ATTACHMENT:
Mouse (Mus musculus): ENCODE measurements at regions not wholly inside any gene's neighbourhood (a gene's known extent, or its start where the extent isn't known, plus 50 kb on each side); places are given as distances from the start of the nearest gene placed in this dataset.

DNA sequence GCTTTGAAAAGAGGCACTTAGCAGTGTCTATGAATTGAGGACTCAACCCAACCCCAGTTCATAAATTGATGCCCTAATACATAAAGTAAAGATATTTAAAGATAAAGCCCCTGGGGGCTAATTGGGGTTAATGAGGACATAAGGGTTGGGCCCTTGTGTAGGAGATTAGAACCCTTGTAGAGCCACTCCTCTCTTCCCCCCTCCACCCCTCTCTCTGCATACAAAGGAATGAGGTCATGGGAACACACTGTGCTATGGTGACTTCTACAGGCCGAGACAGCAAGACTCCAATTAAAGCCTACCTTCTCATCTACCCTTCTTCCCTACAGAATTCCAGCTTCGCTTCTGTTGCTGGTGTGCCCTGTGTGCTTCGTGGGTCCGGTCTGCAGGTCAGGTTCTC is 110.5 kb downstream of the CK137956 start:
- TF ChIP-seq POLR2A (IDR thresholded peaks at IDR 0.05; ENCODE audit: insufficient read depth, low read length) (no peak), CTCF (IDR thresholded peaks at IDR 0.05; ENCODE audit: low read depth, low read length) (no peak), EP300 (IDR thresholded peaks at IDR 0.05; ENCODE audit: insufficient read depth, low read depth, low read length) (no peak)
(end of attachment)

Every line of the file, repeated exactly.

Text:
Mouse (Mus musculus): ENCODE measurements at regions not wholly inside any gene's neighbourhood (a gene's known extent, or its start where the extent isn't known, plus 50 kb on each side); places are given as distances from the start of the nearest gene placed in this dataset.

DNA sequence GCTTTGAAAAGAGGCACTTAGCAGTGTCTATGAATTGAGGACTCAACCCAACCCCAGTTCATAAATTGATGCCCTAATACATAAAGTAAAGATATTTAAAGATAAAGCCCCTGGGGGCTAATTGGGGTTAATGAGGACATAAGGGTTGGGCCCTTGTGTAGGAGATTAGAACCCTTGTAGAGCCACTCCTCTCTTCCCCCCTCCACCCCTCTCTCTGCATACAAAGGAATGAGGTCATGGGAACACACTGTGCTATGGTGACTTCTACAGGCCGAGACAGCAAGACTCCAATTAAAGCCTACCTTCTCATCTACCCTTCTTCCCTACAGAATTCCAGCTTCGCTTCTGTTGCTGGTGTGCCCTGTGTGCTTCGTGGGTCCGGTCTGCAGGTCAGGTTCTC is 110.5 kb downstream of the CK137956 start:
- TF ChIP-seq POLR2A (IDR thresholded peaks at IDR 0.05; ENCODE audit: insufficient read depth, low read length) (no peak), CTCF (IDR thresholded peaks at IDR 0.05; ENCODE audit: low read depth, low read length) (no peak), EP300 (IDR thresholded peaks at IDR 0.05; ENCODE audit: insufficient read depth, low read depth, low read length) (no peak)